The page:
„The Conductor’s Philosophy“ – is an audio-visual work composed by Damian T. Dziwis with visuals by Felix Wiethölter. The title is based on the definition „conductor-philosophy“ – which describes that the perfect relationship between a composer and an electronic instrument is like the relationship from a conductor to his orchestra. In this work the term is redefined as an duet on a player-piano between our pianist Gabriel Denhoff and an algorithmic „virtual“ piano player. Both of them are conducted by Tobias van de Locht – the „eye“ of the virtual piano player is a MS Kinect with a special tracking software by Dionysios Marinos. The software transfers the movements of a person into data provided to the algorithms.
All tones played on the piano are visualized with a special square-based mapping, simultaneous played tones are triangulated – building numerous tetrahedrons reflecting the relations between algorithms, the piano as a tangible object, human interaction and visuals.
The number 3 is also the basis of the composition – it’s based on a continuous tone-row of major and minor thirds and the algorithmic computed tones are intervals calculated from the last 3 tones played by the pianist. Beside the scored and algorithmic composition the third layer of the music is the aleatoric-algorithmic electro-acoustic noise- and bass-sound. It’s a metaphor for technical failures in modern electronic systems which are used as a stylistic device.
„The Conductor’s Philosophy“ was premiered on the „Sciencity Düsseldorf“ Event at the „Museum Kunstpalast Düsseldorf“ in September 2013 and reperformed for the “Lange Nacht der Neuen Musik” at the Robert Schumann Hochschule Düsseldorf in 2014.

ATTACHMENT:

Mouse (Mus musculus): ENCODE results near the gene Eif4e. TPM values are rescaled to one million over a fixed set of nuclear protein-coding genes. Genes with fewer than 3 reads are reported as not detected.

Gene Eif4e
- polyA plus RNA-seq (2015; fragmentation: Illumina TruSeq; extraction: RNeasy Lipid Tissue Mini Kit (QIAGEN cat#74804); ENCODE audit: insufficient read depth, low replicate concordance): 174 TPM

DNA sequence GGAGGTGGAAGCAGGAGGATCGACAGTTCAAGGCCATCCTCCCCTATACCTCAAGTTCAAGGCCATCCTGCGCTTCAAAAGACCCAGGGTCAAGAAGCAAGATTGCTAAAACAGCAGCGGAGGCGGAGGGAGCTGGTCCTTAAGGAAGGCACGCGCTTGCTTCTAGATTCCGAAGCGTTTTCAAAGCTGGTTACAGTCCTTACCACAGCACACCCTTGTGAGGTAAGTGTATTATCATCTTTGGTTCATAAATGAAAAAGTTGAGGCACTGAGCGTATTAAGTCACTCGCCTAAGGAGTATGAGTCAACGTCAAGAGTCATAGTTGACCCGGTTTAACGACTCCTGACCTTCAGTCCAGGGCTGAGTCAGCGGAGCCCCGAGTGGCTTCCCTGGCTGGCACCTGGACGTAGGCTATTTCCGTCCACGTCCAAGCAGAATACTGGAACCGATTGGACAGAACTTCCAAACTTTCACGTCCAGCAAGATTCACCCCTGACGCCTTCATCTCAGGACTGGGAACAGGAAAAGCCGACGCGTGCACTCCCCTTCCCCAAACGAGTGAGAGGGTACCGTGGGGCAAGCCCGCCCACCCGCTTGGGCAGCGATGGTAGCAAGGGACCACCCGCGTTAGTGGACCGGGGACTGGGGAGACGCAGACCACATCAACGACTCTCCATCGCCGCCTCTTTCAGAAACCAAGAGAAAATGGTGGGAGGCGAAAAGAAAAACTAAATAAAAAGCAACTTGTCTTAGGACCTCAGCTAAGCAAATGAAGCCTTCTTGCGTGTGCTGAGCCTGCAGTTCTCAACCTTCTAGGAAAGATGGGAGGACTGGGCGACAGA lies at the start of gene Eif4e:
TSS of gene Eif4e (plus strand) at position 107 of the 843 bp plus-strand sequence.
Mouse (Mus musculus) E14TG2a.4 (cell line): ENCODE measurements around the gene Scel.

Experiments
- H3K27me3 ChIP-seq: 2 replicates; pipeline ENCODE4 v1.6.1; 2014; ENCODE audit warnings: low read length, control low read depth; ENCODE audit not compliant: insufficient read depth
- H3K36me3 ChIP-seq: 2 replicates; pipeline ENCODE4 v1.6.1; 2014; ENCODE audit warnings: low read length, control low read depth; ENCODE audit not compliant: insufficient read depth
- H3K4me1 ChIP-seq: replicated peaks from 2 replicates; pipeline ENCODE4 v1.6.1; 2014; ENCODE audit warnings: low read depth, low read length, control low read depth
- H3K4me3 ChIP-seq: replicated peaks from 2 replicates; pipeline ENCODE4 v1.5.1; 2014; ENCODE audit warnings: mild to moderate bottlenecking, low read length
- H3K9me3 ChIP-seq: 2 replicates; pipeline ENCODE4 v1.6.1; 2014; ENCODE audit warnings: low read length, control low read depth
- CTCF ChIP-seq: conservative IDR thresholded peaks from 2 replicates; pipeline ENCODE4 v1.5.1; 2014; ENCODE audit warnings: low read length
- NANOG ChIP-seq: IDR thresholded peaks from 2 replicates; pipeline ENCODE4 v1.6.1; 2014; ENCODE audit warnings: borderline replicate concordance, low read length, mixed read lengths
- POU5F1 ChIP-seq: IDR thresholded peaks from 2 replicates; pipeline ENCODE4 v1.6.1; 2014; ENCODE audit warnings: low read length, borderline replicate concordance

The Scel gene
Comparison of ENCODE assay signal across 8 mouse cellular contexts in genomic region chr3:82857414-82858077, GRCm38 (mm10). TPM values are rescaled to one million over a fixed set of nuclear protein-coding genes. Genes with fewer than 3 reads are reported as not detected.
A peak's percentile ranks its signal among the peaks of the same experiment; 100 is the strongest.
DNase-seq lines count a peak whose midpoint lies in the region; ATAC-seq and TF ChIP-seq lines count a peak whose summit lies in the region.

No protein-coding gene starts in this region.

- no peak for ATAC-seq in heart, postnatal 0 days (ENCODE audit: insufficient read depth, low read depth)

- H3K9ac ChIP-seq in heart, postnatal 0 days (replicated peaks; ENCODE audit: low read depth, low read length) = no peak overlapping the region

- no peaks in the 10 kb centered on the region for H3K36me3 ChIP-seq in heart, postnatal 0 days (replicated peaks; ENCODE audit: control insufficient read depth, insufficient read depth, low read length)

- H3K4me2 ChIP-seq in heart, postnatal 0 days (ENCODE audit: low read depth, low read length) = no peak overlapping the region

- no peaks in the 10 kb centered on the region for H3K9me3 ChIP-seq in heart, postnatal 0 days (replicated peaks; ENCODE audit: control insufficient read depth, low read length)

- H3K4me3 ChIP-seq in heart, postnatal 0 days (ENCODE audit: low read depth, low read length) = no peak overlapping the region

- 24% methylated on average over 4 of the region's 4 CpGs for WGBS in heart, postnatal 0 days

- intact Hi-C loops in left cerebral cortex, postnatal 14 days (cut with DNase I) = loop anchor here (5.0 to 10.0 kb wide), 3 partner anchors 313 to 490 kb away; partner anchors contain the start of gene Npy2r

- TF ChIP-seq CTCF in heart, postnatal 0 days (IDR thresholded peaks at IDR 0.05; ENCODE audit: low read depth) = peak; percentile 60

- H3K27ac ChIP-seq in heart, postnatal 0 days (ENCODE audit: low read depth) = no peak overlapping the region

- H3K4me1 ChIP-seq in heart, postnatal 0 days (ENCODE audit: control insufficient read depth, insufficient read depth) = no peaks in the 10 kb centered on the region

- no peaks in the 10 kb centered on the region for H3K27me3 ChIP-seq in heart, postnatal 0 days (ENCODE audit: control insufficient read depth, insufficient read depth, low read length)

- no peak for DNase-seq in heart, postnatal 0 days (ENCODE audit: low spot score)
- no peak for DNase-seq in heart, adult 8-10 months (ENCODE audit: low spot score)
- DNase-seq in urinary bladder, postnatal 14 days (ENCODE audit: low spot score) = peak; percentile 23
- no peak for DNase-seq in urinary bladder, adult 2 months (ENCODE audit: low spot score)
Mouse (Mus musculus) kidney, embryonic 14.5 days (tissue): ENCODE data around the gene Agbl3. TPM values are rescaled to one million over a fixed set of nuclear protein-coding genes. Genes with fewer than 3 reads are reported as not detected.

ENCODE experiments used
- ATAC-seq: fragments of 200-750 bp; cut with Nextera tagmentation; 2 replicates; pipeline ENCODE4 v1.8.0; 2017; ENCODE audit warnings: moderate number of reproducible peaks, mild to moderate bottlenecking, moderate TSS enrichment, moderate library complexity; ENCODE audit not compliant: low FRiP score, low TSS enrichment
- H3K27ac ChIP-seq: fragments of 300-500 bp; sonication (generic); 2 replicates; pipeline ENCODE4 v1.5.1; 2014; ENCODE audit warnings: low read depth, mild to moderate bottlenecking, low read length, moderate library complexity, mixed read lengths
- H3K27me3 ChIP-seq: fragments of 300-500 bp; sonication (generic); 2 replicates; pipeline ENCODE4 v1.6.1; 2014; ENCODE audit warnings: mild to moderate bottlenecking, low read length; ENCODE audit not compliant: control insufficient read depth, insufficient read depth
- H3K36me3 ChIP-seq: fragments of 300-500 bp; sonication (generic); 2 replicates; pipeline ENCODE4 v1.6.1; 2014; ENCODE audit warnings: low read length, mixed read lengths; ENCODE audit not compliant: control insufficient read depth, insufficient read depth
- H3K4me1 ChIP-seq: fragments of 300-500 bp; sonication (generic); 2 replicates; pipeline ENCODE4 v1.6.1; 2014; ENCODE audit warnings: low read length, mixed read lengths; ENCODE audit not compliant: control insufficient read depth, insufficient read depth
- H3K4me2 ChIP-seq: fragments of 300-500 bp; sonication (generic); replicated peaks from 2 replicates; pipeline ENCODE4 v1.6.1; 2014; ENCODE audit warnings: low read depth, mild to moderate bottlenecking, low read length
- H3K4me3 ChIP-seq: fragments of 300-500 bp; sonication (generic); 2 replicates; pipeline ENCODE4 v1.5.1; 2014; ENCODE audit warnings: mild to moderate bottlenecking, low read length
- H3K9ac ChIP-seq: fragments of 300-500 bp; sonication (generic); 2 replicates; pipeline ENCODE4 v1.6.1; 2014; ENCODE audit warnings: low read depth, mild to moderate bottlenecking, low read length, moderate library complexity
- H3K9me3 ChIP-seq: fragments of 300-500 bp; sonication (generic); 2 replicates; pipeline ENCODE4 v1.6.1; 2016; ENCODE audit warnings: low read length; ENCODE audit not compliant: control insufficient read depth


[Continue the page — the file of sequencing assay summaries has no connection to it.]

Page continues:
The virtual pianist in „The Conductor’s Philosophy“ was realized with a Max-for-Live patch called „algorythm“, a specially developed instrument for algorithmic composition. „algorythm“ analyses the played notes from the pianist in realtime, calculates and plays adequate intervals on the same piano based on an algorithmic composition. The concept behind algorythm is to imitated the human „idea“ which isn’t simply just a random value, but a lot more a present value at single point of time from a set of possible values. This is realized with a running sequencer containing all calculated intervals, playing a note every time when the pianist exceeds a velocity value over zero. This is resulting in a composition which seems to be some kind of aleatoric, but without the use of a single random operation. „algorythm“ and the hole technical setup behind „The Conductor’s Philosophy“ was presented at the arts track of the international conference on Tangible, Embedded and Embodied Interaction – TEI, in 2014.
© picture by Susanne Diesner